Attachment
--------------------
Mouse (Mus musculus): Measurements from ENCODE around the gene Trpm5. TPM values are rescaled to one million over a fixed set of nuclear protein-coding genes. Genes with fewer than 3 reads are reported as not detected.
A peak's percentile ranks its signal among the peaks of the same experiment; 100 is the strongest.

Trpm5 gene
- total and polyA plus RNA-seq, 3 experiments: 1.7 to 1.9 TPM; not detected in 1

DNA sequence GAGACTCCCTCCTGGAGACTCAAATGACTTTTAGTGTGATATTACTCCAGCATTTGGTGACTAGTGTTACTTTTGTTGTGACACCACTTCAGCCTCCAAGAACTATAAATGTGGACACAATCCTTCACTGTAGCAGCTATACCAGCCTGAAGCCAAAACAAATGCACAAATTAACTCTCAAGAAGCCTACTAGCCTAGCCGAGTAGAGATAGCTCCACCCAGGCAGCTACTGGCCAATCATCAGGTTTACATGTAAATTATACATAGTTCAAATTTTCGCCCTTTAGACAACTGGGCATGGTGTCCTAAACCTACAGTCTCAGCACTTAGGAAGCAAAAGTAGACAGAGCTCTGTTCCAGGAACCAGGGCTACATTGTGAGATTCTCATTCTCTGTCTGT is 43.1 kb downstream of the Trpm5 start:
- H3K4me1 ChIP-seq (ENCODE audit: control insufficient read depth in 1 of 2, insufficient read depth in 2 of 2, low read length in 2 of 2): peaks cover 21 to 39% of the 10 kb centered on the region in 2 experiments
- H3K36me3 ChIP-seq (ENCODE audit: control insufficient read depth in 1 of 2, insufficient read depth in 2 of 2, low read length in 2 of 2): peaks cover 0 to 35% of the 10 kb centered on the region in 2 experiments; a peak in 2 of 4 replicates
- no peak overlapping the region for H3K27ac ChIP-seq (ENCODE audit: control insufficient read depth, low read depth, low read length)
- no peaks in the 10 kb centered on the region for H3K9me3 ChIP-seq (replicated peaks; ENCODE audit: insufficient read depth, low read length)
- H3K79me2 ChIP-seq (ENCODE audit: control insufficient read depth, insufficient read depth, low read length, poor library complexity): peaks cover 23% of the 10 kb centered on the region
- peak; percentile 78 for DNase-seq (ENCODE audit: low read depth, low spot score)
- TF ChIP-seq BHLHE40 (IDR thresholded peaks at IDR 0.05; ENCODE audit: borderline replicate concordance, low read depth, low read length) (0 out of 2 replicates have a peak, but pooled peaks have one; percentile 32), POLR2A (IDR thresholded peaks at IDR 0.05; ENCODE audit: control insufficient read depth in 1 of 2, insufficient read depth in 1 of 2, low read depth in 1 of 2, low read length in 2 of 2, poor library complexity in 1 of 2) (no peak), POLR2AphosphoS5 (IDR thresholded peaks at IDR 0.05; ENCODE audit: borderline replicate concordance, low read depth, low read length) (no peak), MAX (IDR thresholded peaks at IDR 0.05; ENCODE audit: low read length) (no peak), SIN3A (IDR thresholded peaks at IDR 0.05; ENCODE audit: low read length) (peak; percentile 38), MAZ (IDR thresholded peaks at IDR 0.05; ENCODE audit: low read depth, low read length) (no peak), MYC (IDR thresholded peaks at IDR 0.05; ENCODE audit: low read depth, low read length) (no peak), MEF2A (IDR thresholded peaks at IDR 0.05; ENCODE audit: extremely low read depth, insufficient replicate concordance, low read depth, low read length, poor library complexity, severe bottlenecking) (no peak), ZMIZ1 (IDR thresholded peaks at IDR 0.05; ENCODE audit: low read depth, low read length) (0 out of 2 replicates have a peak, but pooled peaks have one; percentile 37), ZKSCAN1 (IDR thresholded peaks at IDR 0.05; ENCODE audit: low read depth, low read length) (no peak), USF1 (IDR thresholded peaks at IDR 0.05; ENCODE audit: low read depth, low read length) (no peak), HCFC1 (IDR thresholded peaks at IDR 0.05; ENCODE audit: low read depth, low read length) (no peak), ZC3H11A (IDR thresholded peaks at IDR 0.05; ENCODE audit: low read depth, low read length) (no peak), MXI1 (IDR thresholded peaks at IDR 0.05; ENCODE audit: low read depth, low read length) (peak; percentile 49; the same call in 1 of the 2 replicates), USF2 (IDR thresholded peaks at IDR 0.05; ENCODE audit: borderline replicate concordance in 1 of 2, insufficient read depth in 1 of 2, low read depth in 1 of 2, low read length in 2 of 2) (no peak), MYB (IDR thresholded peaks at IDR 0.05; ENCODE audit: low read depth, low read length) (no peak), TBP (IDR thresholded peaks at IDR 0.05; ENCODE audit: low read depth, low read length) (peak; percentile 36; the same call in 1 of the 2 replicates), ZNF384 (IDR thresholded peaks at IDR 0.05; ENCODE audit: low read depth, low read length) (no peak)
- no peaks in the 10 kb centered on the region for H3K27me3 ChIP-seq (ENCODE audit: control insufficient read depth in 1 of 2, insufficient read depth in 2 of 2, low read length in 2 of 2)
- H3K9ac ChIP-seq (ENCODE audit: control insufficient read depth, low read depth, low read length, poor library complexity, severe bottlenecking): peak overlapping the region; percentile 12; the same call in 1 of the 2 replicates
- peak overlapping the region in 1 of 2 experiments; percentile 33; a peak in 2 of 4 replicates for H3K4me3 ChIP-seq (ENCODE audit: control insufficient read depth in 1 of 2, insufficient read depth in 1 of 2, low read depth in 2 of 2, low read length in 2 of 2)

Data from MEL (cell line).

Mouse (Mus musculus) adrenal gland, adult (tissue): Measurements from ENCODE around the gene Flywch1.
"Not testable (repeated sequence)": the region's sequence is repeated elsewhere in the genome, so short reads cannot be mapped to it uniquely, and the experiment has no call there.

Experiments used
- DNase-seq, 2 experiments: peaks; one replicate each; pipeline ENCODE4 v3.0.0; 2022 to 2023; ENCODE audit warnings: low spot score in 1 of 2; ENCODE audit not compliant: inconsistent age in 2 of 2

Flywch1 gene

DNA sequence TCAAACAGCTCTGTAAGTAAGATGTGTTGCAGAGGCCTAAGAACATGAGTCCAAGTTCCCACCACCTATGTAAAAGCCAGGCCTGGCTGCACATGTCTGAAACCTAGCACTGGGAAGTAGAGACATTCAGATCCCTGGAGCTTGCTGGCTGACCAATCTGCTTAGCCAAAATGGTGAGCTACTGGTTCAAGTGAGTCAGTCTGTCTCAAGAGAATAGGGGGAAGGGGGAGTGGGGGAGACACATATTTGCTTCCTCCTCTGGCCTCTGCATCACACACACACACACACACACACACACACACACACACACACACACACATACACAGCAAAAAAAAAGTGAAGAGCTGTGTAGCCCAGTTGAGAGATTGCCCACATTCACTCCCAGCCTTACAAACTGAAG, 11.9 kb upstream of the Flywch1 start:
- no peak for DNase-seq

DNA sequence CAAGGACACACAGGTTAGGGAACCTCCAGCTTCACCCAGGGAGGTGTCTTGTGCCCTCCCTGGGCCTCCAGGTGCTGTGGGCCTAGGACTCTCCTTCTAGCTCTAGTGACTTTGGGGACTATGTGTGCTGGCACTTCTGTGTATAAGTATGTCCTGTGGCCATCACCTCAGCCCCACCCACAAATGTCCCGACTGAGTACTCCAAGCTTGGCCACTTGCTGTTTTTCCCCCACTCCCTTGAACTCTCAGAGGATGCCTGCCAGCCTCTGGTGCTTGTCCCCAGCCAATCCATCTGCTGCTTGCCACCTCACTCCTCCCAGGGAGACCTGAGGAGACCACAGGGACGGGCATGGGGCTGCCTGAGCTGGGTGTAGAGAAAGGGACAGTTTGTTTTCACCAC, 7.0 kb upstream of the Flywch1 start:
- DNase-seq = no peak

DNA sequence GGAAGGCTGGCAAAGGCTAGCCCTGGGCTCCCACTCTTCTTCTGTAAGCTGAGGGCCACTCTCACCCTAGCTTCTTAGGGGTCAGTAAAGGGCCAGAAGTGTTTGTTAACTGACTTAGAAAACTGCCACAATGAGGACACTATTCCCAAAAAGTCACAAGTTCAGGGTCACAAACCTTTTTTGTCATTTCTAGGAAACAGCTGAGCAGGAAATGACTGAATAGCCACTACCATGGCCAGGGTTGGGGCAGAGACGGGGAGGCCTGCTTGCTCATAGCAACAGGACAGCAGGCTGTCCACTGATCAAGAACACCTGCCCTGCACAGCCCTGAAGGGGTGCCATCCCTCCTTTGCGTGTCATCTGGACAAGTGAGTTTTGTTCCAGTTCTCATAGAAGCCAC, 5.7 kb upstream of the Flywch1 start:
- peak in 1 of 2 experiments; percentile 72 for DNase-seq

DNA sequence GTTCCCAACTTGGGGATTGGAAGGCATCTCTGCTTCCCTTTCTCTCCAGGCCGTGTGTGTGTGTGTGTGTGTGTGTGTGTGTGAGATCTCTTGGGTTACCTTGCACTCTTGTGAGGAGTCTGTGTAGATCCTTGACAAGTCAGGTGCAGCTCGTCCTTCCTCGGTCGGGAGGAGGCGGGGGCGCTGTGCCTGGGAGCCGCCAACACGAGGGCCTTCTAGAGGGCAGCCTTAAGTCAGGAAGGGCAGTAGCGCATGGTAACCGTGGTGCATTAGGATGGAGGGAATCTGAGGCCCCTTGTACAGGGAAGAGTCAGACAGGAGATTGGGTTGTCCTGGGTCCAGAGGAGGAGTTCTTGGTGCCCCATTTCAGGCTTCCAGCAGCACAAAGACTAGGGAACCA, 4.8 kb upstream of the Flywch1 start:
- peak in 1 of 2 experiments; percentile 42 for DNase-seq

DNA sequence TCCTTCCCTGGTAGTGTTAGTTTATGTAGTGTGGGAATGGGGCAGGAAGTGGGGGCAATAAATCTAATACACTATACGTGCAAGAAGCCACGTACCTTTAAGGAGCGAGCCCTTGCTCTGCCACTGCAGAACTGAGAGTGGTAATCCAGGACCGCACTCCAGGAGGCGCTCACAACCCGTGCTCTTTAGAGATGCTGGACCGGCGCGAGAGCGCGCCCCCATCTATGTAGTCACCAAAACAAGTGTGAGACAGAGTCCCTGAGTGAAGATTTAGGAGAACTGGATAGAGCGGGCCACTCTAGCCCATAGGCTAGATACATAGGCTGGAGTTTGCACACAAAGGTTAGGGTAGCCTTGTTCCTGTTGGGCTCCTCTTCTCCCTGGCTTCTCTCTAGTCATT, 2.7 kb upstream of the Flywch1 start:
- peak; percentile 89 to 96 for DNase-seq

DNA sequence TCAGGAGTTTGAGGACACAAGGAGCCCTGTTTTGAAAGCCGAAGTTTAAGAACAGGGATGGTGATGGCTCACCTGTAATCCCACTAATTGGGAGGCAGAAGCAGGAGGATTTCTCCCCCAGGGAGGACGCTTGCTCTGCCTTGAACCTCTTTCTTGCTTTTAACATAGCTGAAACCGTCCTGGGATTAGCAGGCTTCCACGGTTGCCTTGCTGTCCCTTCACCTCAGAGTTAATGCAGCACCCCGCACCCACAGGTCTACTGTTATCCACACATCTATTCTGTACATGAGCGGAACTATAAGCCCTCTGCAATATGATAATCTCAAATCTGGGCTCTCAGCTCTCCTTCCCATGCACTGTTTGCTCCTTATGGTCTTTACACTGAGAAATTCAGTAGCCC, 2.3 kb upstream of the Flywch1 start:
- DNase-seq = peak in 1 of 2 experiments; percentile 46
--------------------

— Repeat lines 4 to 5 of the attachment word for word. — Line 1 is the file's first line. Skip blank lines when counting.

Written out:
- total and polyA plus RNA-seq, 3 experiments: 1.7 to 1.9 TPM; not detected in 1

DNA sequence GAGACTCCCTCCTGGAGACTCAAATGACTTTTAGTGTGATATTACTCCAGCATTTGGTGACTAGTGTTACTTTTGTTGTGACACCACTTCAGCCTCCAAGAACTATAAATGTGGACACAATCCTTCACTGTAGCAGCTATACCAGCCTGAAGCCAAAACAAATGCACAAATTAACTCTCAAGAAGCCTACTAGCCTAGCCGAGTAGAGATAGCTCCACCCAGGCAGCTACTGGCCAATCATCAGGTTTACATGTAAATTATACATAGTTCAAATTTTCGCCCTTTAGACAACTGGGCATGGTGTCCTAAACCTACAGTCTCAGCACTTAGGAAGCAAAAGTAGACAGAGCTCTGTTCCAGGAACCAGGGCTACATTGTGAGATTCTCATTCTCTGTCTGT is 43.1 kb downstream of the Trpm5 start: